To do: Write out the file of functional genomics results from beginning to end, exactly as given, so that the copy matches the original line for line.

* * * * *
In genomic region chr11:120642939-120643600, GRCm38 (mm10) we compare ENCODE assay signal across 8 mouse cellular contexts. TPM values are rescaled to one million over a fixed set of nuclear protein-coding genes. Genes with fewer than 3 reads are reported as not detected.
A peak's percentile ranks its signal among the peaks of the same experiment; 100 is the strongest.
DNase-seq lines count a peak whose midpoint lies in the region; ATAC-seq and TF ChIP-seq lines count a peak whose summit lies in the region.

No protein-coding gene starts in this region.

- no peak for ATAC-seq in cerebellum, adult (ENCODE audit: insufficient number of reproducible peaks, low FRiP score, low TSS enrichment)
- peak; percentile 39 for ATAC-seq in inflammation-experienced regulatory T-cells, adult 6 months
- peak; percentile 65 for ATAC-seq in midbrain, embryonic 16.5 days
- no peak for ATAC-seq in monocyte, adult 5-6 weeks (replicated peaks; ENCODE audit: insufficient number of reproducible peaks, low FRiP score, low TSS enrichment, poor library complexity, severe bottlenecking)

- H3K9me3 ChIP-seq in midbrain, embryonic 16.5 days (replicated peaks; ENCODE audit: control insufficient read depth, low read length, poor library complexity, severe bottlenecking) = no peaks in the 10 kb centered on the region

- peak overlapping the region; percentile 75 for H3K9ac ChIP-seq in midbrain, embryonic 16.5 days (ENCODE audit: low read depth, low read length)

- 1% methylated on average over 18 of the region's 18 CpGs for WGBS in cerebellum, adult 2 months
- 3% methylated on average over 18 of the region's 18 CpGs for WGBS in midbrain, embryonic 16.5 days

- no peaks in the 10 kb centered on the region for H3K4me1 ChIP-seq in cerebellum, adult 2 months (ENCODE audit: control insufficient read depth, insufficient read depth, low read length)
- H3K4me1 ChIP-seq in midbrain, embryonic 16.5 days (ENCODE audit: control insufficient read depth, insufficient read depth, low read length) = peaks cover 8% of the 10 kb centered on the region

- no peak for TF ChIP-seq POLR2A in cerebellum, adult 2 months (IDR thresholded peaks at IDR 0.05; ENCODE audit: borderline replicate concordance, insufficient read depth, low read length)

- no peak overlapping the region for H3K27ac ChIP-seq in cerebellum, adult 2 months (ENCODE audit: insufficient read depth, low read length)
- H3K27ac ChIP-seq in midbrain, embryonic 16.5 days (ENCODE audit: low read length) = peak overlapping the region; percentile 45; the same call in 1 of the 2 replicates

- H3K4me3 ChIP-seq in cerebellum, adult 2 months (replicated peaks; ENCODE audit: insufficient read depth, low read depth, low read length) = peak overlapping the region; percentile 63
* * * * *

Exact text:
In genomic region chr11:120642939-120643600, GRCm38 (mm10) we compare ENCODE assay signal across 8 mouse cellular contexts. TPM values are rescaled to one million over a fixed set of nuclear protein-coding genes. Genes with fewer than 3 reads are reported as not detected.
A peak's percentile ranks its signal among the peaks of the same experiment; 100 is the strongest.
DNase-seq lines count a peak whose midpoint lies in the region; ATAC-seq and TF ChIP-seq lines count a peak whose summit lies in the region.

No protein-coding gene starts in this region.

- no peak for ATAC-seq in cerebellum, adult (ENCODE audit: insufficient number of reproducible peaks, low FRiP score, low TSS enrichment)
- peak; percentile 39 for ATAC-seq in inflammation-experienced regulatory T-cells, adult 6 months
- peak; percentile 65 for ATAC-seq in midbrain, embryonic 16.5 days
- no peak for ATAC-seq in monocyte, adult 5-6 weeks (replicated peaks; ENCODE audit: insufficient number of reproducible peaks, low FRiP score, low TSS enrichment, poor library complexity, severe bottlenecking)

- H3K9me3 ChIP-seq in midbrain, embryonic 16.5 days (replicated peaks; ENCODE audit: control insufficient read depth, low read length, poor library complexity, severe bottlenecking) = no peaks in the 10 kb centered on the region

- peak overlapping the region; percentile 75 for H3K9ac ChIP-seq in midbrain, embryonic 16.5 days (ENCODE audit: low read depth, low read length)

- 1% methylated on average over 18 of the region's 18 CpGs for WGBS in cerebellum, adult 2 months
- 3% methylated on average over 18 of the region's 18 CpGs for WGBS in midbrain, embryonic 16.5 days

- no peaks in the 10 kb centered on the region for H3K4me1 ChIP-seq in cerebellum, adult 2 months (ENCODE audit: control insufficient read depth, insufficient read depth, low read length)
- H3K4me1 ChIP-seq in midbrain, embryonic 16.5 days (ENCODE audit: control insufficient read depth, insufficient read depth, low read length) = peaks cover 8% of the 10 kb centered on the region

- no peak for TF ChIP-seq POLR2A in cerebellum, adult 2 months (IDR thresholded peaks at IDR 0.05; ENCODE audit: borderline replicate concordance, insufficient read depth, low read length)

- no peak overlapping the region for H3K27ac ChIP-seq in cerebellum, adult 2 months (ENCODE audit: insufficient read depth, low read length)
- H3K27ac ChIP-seq in midbrain, embryonic 16.5 days (ENCODE audit: low read length) = peak overlapping the region; percentile 45; the same call in 1 of the 2 replicates

- H3K4me3 ChIP-seq in cerebellum, adult 2 months (replicated peaks; ENCODE audit: insufficient read depth, low read depth, low read length) = peak overlapping the region; percentile 63